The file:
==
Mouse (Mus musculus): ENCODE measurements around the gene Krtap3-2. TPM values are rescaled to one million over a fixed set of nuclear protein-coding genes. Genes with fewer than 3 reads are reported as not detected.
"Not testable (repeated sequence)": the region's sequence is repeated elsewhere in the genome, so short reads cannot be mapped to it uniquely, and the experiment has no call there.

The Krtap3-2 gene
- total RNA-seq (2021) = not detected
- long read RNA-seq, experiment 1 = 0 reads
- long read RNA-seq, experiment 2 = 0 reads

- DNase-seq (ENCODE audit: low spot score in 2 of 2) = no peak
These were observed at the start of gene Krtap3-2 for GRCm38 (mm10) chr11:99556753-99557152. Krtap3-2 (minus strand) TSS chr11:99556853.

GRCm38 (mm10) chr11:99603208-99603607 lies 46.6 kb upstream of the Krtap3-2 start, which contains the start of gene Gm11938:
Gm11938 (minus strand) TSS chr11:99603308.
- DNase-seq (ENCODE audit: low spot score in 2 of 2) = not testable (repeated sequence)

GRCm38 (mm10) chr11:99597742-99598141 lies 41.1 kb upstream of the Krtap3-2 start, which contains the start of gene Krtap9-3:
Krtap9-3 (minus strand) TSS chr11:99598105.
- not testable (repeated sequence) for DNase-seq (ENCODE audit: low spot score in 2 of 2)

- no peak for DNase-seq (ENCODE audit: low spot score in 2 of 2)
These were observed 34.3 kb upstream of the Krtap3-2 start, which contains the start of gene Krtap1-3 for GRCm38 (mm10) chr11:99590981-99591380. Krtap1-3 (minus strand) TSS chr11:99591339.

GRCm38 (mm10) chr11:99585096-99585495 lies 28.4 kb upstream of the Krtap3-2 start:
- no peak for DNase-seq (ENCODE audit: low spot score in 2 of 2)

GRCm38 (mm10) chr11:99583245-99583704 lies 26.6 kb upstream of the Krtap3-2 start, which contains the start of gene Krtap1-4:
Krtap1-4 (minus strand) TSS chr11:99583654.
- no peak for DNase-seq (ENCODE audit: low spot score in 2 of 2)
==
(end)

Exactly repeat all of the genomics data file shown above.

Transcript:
Mouse (Mus musculus): ENCODE measurements around the gene Krtap3-2. TPM values are rescaled to one million over a fixed set of nuclear protein-coding genes. Genes with fewer than 3 reads are reported as not detected.
"Not testable (repeated sequence)": the region's sequence is repeated elsewhere in the genome, so short reads cannot be mapped to it uniquely, and the experiment has no call there.

The Krtap3-2 gene
- total RNA-seq (2021) = not detected
- long read RNA-seq, experiment 1 = 0 reads
- long read RNA-seq, experiment 2 = 0 reads

- DNase-seq (ENCODE audit: low spot score in 2 of 2) = no peak
These were observed at the start of gene Krtap3-2 for GRCm38 (mm10) chr11:99556753-99557152. Krtap3-2 (minus strand) TSS chr11:99556853.

GRCm38 (mm10) chr11:99603208-99603607 lies 46.6 kb upstream of the Krtap3-2 start, which contains the start of gene Gm11938:
Gm11938 (minus strand) TSS chr11:99603308.
- DNase-seq (ENCODE audit: low spot score in 2 of 2) = not testable (repeated sequence)

GRCm38 (mm10) chr11:99597742-99598141 lies 41.1 kb upstream of the Krtap3-2 start, which contains the start of gene Krtap9-3:
Krtap9-3 (minus strand) TSS chr11:99598105.
- not testable (repeated sequence) for DNase-seq (ENCODE audit: low spot score in 2 of 2)

- no peak for DNase-seq (ENCODE audit: low spot score in 2 of 2)
These were observed 34.3 kb upstream of the Krtap3-2 start, which contains the start of gene Krtap1-3 for GRCm38 (mm10) chr11:99590981-99591380. Krtap1-3 (minus strand) TSS chr11:99591339.

GRCm38 (mm10) chr11:99585096-99585495 lies 28.4 kb upstream of the Krtap3-2 start:
- no peak for DNase-seq (ENCODE audit: low spot score in 2 of 2)

GRCm38 (mm10) chr11:99583245-99583704 lies 26.6 kb upstream of the Krtap3-2 start, which contains the start of gene Krtap1-4:
Krtap1-4 (minus strand) TSS chr11:99583654.
- no peak for DNase-seq (ENCODE audit: low spot score in 2 of 2)